Clinical summary: A 60-year-old man consulted his physician in 7/98 for a painless mass next to the right side of his jaw. He was a 70-pack-year smoker. A fine needle aspirate of the mass showed necrotic cancer, but the primary site was unknown. Small pieces (biopsies) of tissue from the tongue, throat, and tonsils showed no tumor under the microscope. A chest X-ray was normal. Imaging of the brain showed a right frontal mass, and a brain biopsy showed small cell cancer. Later, a computed tomogram (CT) of the chest showed a right medial lung mass, 2.5 x 3 cm in diameter, and associated enlarged lymph nodes. The lung was believed to be the site of origin. He was treated with chemotherapy and radiation, during which he lost weight and generally felt bad. The size of the lung tumor decreased temporarily, but then increased, and he received more chemotherapy in 4/99. A bone scan in 10/99 showed no tumor despite the presence of back pain. CT of the head performed because the patient developed difficulty walking showed multiple tumors. Whole brain radiation was given. Weakness progressed, and he died in February, 2000.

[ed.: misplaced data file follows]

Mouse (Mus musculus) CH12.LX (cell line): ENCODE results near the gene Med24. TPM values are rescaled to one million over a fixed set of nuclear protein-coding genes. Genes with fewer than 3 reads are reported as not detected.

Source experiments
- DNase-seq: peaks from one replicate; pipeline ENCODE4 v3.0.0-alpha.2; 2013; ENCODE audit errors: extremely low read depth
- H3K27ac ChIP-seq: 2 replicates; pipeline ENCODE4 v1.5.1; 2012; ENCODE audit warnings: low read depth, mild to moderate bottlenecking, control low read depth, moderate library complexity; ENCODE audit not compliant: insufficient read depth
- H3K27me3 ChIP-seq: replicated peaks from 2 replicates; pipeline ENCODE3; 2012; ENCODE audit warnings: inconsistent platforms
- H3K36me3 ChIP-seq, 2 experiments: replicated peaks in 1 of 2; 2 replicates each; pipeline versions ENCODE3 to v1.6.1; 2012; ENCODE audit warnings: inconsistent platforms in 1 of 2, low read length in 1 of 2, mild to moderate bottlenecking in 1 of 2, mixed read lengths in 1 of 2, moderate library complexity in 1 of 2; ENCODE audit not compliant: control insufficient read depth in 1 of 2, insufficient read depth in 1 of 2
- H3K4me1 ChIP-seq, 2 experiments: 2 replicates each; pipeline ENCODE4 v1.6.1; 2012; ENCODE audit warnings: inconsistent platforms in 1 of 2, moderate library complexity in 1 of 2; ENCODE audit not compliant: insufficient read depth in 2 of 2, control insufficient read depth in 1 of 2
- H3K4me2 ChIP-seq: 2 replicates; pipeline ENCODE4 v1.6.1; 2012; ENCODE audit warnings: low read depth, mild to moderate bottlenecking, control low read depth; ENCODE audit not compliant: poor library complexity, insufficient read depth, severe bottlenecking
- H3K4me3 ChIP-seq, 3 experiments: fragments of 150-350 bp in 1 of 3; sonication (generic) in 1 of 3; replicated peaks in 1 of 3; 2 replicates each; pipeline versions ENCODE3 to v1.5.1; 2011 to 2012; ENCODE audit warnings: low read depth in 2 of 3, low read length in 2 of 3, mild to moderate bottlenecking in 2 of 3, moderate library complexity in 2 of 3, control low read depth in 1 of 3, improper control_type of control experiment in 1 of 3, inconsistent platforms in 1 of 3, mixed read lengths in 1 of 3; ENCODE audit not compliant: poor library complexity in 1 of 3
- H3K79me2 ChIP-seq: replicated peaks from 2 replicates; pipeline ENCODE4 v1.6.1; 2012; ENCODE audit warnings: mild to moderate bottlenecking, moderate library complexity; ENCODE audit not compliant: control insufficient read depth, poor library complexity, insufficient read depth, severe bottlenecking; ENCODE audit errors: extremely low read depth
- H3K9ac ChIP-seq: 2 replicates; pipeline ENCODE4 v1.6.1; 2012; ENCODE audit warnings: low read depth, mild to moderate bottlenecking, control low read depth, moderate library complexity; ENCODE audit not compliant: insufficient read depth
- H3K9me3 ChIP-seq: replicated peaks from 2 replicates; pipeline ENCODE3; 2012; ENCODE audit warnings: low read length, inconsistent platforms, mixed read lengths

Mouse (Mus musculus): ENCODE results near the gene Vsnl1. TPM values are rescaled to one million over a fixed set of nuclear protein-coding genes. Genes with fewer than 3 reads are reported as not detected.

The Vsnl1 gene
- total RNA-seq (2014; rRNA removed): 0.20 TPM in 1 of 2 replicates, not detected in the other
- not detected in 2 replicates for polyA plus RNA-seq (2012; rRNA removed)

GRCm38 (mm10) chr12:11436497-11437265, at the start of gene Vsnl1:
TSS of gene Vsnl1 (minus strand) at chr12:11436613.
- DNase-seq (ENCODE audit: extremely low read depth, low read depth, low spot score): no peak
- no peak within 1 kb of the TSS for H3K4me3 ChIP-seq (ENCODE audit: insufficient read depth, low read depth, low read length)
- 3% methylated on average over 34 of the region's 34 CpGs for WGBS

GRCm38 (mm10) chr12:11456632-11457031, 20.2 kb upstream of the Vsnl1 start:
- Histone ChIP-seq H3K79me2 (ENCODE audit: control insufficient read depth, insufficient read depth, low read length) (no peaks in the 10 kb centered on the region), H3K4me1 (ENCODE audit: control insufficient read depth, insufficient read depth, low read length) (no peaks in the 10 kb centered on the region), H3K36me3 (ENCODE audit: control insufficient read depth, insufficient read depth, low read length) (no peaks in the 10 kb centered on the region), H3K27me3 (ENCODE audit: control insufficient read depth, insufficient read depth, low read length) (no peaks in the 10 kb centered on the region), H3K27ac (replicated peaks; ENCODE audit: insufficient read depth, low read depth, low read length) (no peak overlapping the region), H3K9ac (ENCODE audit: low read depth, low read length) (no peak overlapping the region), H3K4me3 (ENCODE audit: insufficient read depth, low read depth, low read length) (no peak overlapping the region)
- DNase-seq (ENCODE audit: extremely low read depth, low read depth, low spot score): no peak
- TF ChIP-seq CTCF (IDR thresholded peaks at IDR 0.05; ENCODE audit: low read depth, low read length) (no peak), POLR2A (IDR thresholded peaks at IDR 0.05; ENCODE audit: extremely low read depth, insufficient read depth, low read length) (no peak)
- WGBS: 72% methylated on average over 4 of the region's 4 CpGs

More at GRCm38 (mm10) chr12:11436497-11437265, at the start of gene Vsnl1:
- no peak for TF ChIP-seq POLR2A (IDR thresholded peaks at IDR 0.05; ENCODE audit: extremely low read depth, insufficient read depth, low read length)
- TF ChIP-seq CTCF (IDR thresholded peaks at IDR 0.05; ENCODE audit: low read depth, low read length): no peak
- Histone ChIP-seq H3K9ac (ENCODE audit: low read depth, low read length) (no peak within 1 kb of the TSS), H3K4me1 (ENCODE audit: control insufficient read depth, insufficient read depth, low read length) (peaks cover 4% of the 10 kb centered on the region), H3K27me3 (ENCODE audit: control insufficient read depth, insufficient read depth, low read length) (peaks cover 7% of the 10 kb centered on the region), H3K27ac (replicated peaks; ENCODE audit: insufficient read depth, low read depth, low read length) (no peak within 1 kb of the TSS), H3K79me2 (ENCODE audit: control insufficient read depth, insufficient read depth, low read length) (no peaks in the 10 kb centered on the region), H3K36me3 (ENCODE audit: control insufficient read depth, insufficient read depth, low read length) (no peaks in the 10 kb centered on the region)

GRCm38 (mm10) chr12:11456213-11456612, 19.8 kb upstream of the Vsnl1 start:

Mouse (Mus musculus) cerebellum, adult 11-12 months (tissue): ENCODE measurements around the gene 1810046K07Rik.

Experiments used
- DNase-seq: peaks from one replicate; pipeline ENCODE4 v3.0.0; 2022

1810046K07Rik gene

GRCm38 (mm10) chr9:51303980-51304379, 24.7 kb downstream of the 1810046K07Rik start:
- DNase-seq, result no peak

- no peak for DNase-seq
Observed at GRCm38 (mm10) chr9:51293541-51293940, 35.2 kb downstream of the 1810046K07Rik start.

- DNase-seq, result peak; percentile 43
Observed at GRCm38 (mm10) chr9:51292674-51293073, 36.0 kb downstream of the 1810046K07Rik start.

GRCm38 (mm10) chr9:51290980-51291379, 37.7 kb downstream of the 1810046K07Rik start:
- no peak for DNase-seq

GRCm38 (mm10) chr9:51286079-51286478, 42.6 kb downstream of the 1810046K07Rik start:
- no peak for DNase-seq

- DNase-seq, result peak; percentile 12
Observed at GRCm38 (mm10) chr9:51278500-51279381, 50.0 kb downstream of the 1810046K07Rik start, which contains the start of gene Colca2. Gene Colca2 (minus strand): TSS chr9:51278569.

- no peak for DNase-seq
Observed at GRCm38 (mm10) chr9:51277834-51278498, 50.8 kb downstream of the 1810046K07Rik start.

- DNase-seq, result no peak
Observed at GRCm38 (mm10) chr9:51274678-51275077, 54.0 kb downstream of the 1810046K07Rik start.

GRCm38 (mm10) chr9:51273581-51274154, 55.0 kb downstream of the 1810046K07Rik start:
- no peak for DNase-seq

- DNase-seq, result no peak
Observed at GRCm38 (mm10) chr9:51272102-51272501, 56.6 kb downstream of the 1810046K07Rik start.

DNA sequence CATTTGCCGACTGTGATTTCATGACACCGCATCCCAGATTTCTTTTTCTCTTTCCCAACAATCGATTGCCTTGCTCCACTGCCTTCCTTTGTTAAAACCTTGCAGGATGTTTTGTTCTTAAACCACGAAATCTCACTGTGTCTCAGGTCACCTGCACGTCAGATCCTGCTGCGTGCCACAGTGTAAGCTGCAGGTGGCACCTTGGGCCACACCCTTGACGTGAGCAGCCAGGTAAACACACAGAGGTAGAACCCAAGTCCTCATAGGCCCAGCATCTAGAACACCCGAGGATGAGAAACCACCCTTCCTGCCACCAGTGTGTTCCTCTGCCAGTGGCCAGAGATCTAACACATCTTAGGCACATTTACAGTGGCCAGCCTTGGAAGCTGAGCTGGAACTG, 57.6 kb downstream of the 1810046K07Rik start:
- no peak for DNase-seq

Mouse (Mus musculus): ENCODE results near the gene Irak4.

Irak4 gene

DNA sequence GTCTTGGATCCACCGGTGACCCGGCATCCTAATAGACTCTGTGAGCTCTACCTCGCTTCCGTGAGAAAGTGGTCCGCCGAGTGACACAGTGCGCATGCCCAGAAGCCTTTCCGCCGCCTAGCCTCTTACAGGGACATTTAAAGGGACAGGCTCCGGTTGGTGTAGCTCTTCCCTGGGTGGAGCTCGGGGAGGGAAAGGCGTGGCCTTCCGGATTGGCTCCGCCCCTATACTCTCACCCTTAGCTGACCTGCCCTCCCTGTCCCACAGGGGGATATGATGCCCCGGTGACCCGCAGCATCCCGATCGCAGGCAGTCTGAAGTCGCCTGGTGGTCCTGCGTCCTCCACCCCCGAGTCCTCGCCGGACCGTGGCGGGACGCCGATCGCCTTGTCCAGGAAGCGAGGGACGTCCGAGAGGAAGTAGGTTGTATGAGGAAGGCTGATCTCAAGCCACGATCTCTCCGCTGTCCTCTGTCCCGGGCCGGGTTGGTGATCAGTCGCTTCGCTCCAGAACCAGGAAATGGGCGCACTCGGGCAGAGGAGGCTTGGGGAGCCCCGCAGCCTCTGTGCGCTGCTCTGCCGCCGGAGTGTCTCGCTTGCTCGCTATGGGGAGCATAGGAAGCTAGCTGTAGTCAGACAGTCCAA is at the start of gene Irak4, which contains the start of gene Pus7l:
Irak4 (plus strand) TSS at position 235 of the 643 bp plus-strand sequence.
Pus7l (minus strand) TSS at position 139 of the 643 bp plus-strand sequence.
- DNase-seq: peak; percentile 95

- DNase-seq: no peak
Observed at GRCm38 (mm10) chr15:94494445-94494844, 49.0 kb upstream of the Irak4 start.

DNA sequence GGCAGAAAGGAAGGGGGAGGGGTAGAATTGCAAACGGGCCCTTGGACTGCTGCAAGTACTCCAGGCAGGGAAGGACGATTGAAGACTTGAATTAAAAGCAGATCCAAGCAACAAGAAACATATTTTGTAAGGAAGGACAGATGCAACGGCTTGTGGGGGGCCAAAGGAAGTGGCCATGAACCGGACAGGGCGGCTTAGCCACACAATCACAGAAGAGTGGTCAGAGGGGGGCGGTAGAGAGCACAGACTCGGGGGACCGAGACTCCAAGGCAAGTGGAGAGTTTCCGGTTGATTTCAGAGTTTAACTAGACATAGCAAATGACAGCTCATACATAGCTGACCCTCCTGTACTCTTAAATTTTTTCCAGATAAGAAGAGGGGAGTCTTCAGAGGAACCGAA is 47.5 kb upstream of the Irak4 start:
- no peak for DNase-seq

Postmortem examination showed a tumor, 6 cm in extent, surrounding the main bronchi of the right lower lobe. Adjacent lymph nodes were enlarged by tumor. Metastases were present in bone, brain, liver, and adrenal glands. The tumor was classified as a small cell cancer.
Comment: This story illustrates the multiple diagnostic tests and treatment measures that patients with lung cancer undergo. Patients with this particular type of tumor, which constitutes about 25% of all lung cancers, have the lowest survival rate of any type of lung cancer: median survival is about 10 mo. There has been no significant improvement in survival over the past 25 years.